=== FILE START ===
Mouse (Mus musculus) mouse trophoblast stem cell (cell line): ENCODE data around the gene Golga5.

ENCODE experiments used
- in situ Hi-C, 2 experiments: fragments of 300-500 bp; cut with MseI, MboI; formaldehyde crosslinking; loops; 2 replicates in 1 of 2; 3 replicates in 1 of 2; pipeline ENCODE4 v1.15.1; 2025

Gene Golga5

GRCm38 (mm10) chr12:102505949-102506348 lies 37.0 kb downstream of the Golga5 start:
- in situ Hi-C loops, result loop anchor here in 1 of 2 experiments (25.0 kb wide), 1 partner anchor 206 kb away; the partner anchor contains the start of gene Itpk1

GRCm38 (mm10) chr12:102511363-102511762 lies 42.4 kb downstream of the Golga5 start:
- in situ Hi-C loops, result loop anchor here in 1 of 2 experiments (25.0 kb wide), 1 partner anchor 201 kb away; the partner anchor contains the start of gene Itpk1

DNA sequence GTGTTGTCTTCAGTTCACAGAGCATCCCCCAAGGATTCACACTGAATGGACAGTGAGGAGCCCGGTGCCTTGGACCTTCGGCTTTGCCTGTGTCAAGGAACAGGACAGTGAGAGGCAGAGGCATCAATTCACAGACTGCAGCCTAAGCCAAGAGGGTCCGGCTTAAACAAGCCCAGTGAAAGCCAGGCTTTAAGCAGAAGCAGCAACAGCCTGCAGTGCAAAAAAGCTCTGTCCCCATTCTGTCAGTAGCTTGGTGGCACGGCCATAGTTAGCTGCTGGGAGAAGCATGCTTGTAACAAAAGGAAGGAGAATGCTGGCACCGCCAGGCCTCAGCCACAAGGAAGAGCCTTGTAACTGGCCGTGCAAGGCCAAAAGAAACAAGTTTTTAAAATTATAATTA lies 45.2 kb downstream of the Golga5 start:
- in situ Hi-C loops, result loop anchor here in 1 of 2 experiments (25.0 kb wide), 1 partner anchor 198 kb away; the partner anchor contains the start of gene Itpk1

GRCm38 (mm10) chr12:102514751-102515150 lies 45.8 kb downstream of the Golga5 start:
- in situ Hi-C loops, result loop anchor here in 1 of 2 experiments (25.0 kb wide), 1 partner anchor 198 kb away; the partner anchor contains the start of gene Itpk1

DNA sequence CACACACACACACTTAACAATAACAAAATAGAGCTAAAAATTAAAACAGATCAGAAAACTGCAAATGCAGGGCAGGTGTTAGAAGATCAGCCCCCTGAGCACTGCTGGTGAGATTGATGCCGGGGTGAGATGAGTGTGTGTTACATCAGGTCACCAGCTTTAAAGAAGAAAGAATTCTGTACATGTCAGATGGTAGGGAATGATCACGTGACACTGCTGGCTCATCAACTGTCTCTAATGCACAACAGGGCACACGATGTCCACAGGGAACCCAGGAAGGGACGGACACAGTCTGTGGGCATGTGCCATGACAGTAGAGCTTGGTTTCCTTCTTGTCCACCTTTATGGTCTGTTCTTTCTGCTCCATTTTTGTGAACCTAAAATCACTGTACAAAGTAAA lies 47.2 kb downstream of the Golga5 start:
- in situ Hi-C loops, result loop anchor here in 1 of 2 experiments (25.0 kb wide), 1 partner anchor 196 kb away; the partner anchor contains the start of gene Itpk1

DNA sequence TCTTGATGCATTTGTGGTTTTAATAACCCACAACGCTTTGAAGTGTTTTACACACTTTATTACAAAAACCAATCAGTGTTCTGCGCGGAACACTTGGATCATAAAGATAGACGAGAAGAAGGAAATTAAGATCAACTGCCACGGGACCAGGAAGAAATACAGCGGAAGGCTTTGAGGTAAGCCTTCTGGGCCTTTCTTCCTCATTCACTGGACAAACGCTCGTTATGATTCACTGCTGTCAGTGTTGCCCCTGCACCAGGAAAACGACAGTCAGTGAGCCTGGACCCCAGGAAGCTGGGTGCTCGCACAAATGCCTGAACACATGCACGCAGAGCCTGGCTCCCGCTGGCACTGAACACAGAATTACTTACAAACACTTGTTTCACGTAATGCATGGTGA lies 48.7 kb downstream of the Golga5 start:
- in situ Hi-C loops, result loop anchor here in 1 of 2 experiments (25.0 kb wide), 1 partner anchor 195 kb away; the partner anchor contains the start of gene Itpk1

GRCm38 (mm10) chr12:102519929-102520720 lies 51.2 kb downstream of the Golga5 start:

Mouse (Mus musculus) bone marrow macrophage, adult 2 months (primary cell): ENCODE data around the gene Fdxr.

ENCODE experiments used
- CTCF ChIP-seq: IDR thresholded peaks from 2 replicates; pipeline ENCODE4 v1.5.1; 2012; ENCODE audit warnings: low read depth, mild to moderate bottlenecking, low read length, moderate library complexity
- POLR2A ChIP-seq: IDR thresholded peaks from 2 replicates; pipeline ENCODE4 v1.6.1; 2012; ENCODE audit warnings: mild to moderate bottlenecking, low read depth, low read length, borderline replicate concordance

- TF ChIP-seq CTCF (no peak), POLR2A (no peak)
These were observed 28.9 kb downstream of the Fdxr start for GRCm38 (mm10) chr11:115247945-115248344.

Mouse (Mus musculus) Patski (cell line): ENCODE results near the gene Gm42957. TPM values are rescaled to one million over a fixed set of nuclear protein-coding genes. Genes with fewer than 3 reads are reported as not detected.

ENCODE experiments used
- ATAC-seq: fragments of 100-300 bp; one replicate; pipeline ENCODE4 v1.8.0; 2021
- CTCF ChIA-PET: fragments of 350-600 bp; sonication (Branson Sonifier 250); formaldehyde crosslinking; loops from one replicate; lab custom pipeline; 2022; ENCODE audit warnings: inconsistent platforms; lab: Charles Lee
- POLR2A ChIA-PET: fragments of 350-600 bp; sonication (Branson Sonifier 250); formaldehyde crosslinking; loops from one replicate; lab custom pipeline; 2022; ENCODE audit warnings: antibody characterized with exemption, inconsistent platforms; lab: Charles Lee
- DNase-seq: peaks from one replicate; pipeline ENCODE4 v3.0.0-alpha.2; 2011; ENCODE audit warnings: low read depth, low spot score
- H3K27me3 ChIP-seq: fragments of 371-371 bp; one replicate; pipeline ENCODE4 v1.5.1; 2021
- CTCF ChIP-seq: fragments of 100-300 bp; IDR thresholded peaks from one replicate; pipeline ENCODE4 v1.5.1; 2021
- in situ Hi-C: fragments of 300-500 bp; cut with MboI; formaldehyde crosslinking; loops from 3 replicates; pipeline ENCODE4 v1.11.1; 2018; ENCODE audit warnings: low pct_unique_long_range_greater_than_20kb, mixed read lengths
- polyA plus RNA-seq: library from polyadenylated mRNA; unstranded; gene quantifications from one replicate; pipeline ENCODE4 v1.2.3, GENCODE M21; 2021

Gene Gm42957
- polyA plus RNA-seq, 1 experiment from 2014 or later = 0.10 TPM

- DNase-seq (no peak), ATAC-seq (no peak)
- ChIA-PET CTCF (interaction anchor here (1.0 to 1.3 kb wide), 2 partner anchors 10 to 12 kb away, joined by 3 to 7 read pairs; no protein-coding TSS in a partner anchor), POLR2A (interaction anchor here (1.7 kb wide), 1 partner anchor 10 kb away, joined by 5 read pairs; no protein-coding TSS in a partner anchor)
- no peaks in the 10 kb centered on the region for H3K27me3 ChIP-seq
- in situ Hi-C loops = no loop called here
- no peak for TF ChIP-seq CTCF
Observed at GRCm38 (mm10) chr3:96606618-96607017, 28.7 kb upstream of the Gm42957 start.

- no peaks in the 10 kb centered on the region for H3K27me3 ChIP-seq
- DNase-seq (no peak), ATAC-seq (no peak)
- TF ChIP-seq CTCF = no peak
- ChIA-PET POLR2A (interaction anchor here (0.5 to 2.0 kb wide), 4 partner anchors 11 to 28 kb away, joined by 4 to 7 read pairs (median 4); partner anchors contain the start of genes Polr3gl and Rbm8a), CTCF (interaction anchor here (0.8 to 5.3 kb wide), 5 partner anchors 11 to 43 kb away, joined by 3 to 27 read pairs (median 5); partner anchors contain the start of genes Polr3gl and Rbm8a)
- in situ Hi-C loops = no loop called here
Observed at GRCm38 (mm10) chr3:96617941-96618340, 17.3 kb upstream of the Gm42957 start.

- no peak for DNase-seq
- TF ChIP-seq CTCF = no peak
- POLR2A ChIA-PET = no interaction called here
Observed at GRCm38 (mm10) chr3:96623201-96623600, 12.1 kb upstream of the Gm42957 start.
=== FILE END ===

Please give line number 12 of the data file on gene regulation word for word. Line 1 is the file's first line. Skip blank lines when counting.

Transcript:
- in situ Hi-C loops, result loop anchor here in 1 of 2 experiments (25.0 kb wide), 1 partner anchor 198 kb away; the partner anchor contains the start of gene Itpk1